Afghanistan’s farmers earned $1.4 billion from opium in 2011, an increase of 133 percent over the year before. That’s about 9 percent of the country’s GDP. Policy options to constrain poppy cultivation have all fallen short.
Poppy cultivation was at its peak in Afghanistan in 2007, but recent reports suggest that there is to be a bumper crop this year. According to a recent UN report, there is an increase in production in 9 provinces since 2011. The provinces of Kandahar and Hilmand are the biggest producers with increases expected in the north western provinces. The increasing price of opium is to blame for this, as well as conditions of poverty, insecurity, corruption and mis-governance. According to the above mentioned UN Report, “High sales price of opium” was the predominant reason (71%) for growing opium (77% in 2011). About 13% of respondents in villages with opium cultivation cited that poverty was the reason for cultivating opium. This was followed by “high income from little land” (5%) as reason for cultivating opium.
According to The Economist, this has reversed the gains made through the the British government’s “food zone” initiative which was one effort to cut down the opium trade. Under this initiative, farmers were subsidized to grow alternative crops, with the successive dismantling of poppy farms. The zone is implemented in central Helmand where security conditions have improved with an inflow of British, American and other foreign troops. However, this has led to the trade being transferred to neighboring Farah, as well as drug barons striking deals with the Taliban.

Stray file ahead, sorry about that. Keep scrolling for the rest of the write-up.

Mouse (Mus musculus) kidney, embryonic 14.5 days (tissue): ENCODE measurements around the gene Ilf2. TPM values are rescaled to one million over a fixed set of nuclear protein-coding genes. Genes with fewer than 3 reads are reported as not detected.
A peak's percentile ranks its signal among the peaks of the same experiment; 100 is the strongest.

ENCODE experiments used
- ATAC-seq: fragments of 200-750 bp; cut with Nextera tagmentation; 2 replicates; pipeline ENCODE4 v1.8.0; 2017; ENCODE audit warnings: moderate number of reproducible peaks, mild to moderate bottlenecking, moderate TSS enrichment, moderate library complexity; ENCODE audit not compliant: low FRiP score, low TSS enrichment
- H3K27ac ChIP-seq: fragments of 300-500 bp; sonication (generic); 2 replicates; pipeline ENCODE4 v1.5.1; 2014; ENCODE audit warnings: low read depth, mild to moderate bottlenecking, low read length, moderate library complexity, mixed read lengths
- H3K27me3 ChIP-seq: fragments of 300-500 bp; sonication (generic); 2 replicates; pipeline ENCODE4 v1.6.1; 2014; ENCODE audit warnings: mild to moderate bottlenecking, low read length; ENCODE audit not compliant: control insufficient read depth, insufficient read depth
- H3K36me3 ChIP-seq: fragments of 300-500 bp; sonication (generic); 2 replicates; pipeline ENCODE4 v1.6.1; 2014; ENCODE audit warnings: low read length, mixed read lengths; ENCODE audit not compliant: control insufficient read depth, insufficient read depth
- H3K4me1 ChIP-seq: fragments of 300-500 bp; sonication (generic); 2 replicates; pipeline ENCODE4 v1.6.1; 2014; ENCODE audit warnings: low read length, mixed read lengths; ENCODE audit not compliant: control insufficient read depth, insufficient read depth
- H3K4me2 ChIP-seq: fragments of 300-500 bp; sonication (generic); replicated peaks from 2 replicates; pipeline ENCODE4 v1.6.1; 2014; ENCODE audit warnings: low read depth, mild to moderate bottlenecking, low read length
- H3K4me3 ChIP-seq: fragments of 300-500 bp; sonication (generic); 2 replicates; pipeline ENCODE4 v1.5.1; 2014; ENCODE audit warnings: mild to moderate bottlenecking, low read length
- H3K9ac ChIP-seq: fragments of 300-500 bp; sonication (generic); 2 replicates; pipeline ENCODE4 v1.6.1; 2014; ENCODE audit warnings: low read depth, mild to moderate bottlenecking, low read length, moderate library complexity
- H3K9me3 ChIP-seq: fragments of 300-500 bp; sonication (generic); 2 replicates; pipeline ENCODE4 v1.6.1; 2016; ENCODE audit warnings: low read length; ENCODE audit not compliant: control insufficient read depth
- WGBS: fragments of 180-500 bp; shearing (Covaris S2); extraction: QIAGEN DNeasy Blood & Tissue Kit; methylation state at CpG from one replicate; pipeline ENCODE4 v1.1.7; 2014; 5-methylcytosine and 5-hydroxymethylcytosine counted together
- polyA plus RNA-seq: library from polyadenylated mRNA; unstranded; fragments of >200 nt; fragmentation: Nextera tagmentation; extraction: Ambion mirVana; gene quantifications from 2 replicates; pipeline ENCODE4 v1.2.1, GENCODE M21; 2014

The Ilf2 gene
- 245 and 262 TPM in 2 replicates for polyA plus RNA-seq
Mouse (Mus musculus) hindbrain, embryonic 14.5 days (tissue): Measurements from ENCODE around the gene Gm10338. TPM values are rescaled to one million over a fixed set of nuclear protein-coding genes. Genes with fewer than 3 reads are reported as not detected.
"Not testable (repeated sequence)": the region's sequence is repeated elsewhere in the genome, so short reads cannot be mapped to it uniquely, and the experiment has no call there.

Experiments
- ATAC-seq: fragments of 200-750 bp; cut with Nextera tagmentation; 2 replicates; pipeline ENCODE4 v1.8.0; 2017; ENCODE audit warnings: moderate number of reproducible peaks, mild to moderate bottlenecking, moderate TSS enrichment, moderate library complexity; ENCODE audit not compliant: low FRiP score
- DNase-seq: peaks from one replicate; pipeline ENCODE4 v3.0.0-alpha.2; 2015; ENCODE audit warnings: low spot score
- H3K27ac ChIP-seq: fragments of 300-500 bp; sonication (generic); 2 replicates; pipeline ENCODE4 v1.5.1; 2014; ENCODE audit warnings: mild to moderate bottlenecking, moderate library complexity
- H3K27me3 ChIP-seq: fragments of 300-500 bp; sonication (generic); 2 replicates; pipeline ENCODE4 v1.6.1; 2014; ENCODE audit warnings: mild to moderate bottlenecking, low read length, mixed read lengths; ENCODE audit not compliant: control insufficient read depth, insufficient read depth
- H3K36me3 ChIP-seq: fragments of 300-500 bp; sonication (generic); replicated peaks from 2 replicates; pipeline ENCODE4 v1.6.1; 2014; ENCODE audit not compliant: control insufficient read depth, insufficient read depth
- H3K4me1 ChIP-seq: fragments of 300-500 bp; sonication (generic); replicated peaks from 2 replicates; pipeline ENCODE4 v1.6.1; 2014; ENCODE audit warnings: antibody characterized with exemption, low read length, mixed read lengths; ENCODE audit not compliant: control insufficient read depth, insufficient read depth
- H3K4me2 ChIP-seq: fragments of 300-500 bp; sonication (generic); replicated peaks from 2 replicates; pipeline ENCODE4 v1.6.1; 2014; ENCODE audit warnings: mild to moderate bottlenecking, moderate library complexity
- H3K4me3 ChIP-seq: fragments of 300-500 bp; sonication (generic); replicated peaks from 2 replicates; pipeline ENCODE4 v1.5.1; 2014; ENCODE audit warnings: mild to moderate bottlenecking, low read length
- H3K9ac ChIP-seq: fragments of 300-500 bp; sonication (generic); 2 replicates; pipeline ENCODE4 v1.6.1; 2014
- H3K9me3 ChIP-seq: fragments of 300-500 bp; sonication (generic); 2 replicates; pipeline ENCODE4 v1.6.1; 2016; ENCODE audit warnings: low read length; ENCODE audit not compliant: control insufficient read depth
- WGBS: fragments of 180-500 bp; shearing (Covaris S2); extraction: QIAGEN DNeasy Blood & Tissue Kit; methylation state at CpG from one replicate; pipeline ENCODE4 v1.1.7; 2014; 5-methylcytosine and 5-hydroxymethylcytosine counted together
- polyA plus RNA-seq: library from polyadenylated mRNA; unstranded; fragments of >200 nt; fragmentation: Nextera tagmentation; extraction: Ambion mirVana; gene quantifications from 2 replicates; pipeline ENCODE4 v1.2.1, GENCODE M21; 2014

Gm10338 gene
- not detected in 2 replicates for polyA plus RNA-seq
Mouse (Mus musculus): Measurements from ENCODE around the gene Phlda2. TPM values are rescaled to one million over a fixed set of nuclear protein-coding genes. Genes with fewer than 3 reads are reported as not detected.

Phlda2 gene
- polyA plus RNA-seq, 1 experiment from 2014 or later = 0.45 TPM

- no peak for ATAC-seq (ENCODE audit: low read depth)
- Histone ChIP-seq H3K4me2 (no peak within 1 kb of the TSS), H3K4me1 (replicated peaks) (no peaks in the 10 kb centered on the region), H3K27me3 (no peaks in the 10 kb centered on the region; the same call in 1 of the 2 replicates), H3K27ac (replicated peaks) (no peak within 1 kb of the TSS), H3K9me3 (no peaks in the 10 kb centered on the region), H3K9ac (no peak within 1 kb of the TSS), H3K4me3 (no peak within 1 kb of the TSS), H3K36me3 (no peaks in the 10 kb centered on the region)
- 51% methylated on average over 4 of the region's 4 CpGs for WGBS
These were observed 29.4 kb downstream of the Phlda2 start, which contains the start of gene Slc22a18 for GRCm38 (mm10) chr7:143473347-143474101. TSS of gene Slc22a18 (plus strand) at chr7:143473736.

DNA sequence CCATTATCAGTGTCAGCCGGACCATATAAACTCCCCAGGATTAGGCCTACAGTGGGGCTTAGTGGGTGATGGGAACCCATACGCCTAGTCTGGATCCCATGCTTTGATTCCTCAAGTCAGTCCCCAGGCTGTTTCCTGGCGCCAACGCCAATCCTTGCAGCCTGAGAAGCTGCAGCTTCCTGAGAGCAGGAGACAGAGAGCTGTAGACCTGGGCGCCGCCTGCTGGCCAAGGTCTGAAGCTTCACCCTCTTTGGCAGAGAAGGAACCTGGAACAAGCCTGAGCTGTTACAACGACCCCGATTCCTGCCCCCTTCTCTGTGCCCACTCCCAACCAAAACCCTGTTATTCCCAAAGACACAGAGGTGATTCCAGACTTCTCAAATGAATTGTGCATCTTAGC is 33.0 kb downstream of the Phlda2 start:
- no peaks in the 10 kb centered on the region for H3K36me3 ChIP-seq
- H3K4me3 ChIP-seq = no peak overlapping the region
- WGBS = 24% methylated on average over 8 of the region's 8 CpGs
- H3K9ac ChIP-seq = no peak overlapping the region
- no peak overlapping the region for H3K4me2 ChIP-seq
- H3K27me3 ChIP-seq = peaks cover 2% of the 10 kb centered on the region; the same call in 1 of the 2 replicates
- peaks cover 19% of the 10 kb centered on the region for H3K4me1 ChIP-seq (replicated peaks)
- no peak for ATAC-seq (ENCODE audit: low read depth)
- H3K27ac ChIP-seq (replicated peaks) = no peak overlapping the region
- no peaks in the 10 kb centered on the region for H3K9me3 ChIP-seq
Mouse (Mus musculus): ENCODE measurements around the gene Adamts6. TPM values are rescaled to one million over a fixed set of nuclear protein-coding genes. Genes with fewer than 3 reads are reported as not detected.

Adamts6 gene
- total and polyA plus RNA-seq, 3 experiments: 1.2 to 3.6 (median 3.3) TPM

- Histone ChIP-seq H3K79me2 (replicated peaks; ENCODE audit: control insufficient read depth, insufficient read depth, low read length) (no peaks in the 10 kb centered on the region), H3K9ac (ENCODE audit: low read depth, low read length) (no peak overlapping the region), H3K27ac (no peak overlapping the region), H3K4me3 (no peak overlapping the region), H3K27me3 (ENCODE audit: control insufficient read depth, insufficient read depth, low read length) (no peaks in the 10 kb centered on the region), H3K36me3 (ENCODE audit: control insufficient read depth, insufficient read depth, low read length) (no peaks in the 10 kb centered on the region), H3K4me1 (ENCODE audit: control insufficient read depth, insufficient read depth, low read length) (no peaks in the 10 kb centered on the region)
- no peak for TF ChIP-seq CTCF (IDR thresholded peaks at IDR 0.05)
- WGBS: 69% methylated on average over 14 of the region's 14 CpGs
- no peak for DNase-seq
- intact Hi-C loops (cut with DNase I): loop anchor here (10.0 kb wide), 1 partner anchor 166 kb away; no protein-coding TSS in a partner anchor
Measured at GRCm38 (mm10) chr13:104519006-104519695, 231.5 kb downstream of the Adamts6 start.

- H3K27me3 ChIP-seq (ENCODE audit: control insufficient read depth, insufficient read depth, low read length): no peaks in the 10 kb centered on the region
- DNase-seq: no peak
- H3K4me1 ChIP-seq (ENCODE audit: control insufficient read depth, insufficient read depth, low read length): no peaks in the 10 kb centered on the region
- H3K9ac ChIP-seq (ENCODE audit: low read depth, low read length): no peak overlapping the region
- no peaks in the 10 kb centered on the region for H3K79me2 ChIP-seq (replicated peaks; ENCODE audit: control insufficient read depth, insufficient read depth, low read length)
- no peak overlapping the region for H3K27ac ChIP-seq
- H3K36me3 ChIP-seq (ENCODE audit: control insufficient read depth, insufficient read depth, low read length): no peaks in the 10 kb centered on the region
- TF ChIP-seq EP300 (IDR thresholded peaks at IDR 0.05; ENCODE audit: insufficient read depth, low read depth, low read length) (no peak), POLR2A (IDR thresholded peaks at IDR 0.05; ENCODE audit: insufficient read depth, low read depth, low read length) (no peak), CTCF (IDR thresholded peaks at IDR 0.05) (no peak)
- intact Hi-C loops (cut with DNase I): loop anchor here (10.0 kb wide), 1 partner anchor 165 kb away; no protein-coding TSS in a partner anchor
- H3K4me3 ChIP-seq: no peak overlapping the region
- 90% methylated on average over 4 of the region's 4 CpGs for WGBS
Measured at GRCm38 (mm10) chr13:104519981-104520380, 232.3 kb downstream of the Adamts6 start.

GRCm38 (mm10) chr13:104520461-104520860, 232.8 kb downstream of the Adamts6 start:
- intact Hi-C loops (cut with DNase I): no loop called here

Thus until an alternative-crop programs does not become generally applicable, gains in one province will just move production to another. There is evidence to suggest that more subsidies and facilities to farmers could make them switch crops. There is a strong, statistically significant association between lack of agricultural assistance and poppy cultivation according to the UN. Villages, which had not received agricultural assistance, were more likely to grow poppy than villages which had received assistance. But with the security conditions, Taliban, and weak state of government this seems unlikely to happen in the medium term.
The US has already spent $4.7 billion on anti-drug programs in Afghanistan, with minimal results, which is why their policy shifted to “food zone” type of programs. A simple yet drastic option is to buy up all the opium with the same amount of money that was previously been used for anti-drug programs. A recent New York Times article suggests that if the United States and its partners bought all of Afghanistan’s opium, a major source of corruption in Afghanistan would disappear along with violence in Taliban controlled areas as well as global heroin and morphine addiction. The opium could be redirected to medical use, like morphine which is in globally in short supply. This type of “buying up” has the potential to make the drug trade legal and provide and honest living for farmers. India, for example, has implemented a licensing system where accredited farmers grow opium and it is processed and exported. Even with leakages into illicit markets, there would still be progress.
While the above options seem unlikely to be implemented soon, foreign donors have spent hundreds of millions of dollars on border security and counter-narcotics projects designed to cut trafficking through Asia. The UN Office on Drugs and Crime estimates that 30% of Afghan opiates (including 90 tonnes of heroin a year) pass through Central Asia on their way to Russia, most of them through Tajikistan. The Economist believes that the industry is equivalent to 30-50% of Tajikistan’s GDP. NATO which is trying to withdraw from the region does not want to upset the status quo to keep the Tajik government supporting NATO.
Moves by the NATO alliance to disrupt Afghanistan’s drug trade has been slowed by objections from member nations that say their laws do not permit soldiers to carry out such operations and that this distracts from the real purpose of fighting terrorism. It seems that the global black market for opium will continue to do well in coming years.
Saadia Gardezi. Pakistan Policy Group 2012.